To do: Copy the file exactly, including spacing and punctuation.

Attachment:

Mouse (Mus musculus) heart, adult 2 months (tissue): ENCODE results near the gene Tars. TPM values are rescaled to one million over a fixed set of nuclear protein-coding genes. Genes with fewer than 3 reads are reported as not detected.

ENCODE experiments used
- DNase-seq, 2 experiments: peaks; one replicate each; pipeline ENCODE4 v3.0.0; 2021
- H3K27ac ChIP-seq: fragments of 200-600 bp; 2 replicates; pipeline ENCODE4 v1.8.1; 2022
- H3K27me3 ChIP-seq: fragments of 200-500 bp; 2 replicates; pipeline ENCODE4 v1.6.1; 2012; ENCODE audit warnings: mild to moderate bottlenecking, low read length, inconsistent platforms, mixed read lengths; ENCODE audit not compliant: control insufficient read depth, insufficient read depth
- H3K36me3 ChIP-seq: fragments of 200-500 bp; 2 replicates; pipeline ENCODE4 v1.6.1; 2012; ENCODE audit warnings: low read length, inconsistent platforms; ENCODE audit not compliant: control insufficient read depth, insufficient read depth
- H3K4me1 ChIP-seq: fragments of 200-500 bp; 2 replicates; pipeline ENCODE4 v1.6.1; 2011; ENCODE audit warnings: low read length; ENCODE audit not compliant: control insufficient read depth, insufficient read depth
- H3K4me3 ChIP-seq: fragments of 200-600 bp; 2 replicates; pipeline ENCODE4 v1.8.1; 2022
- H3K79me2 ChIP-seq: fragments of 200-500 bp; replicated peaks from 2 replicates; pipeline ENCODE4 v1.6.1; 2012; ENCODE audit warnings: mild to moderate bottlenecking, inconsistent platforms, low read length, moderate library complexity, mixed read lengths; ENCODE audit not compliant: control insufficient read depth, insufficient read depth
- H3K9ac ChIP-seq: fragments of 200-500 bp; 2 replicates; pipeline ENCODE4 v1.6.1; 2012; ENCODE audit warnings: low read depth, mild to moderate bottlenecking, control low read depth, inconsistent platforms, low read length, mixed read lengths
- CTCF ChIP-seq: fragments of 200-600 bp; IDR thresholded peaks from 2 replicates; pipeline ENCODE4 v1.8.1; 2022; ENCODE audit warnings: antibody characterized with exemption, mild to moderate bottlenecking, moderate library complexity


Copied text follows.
Mouse (Mus musculus) heart, adult 2 months (tissue): ENCODE results near the gene Tars. TPM values are rescaled to one million over a fixed set of nuclear protein-coding genes. Genes with fewer than 3 reads are reported as not detected.

ENCODE experiments used
- DNase-seq, 2 experiments: peaks; one replicate each; pipeline ENCODE4 v3.0.0; 2021
- H3K27ac ChIP-seq: fragments of 200-600 bp; 2 replicates; pipeline ENCODE4 v1.8.1; 2022
- H3K27me3 ChIP-seq: fragments of 200-500 bp; 2 replicates; pipeline ENCODE4 v1.6.1; 2012; ENCODE audit warnings: mild to moderate bottlenecking, low read length, inconsistent platforms, mixed read lengths; ENCODE audit not compliant: control insufficient read depth, insufficient read depth
- H3K36me3 ChIP-seq: fragments of 200-500 bp; 2 replicates; pipeline ENCODE4 v1.6.1; 2012; ENCODE audit warnings: low read length, inconsistent platforms; ENCODE audit not compliant: control insufficient read depth, insufficient read depth
- H3K4me1 ChIP-seq: fragments of 200-500 bp; 2 replicates; pipeline ENCODE4 v1.6.1; 2011; ENCODE audit warnings: low read length; ENCODE audit not compliant: control insufficient read depth, insufficient read depth
- H3K4me3 ChIP-seq: fragments of 200-600 bp; 2 replicates; pipeline ENCODE4 v1.8.1; 2022
- H3K79me2 ChIP-seq: fragments of 200-500 bp; replicated peaks from 2 replicates; pipeline ENCODE4 v1.6.1; 2012; ENCODE audit warnings: mild to moderate bottlenecking, inconsistent platforms, low read length, moderate library complexity, mixed read lengths; ENCODE audit not compliant: control insufficient read depth, insufficient read depth
- H3K9ac ChIP-seq: fragments of 200-500 bp; 2 replicates; pipeline ENCODE4 v1.6.1; 2012; ENCODE audit warnings: low read depth, mild to moderate bottlenecking, control low read depth, inconsistent platforms, low read length, mixed read lengths
- CTCF ChIP-seq: fragments of 200-600 bp; IDR thresholded peaks from 2 replicates; pipeline ENCODE4 v1.8.1; 2022; ENCODE audit warnings: antibody characterized with exemption, mild to moderate bottlenecking, moderate library complexity